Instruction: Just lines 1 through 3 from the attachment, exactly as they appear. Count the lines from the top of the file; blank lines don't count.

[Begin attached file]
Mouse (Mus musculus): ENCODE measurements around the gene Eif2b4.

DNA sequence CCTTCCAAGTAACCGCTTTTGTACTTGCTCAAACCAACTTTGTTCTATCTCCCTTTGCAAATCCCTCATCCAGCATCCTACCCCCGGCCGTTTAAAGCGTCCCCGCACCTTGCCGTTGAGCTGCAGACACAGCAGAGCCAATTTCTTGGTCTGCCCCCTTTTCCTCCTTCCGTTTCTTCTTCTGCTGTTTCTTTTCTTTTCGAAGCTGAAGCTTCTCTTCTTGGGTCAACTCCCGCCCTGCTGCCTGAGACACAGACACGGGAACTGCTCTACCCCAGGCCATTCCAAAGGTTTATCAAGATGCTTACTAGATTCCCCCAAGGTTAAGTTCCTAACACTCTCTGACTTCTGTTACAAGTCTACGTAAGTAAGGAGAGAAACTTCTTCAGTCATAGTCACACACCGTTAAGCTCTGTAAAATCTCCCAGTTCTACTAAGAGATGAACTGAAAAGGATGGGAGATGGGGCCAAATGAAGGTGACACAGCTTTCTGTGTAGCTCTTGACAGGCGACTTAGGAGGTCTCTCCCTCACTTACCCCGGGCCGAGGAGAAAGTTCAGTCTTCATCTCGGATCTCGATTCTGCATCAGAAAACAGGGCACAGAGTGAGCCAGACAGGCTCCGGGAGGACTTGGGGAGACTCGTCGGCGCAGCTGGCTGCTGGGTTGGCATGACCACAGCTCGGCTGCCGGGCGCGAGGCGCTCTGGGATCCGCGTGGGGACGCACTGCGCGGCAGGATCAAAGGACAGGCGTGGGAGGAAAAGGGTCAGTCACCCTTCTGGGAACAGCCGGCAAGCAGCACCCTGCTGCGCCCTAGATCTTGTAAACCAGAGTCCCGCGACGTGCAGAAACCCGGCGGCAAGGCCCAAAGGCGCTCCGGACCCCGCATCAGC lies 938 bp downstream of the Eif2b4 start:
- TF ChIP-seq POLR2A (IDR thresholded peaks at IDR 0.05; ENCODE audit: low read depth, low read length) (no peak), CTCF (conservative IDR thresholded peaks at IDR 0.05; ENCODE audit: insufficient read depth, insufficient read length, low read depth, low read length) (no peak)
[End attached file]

Mouse (Mus musculus): ENCODE measurements around the gene Eif2b4.

DNA sequence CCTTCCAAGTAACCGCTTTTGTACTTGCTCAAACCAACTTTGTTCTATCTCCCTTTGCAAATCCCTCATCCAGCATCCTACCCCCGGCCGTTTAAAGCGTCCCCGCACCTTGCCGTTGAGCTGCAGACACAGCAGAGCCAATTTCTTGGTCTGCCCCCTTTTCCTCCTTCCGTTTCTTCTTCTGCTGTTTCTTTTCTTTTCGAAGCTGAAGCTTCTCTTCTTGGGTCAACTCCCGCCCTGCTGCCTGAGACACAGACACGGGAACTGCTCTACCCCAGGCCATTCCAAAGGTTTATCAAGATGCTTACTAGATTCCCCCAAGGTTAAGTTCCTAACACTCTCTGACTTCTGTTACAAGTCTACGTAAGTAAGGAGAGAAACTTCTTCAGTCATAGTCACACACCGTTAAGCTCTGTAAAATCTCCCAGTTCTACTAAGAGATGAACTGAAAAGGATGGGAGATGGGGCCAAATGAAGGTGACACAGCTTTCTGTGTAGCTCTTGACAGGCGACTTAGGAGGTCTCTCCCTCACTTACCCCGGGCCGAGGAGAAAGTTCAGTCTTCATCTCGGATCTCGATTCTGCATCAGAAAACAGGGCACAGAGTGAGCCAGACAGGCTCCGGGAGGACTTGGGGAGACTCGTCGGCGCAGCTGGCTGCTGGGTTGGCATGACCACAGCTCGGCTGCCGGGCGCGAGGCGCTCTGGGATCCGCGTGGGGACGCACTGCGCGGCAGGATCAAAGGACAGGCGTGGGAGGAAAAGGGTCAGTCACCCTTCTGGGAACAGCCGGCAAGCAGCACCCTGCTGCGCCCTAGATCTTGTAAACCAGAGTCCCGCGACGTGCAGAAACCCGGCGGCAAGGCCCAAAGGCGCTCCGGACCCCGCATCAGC lies 938 bp downstream of the Eif2b4 start:
- TF ChIP-seq POLR2A (IDR thresholded peaks at IDR 0.05; ENCODE audit: low read depth, low read length) (no peak), CTCF (conservative IDR thresholded peaks at IDR 0.05; ENCODE audit: insufficient read depth, insufficient read length, low read depth, low read length) (no peak)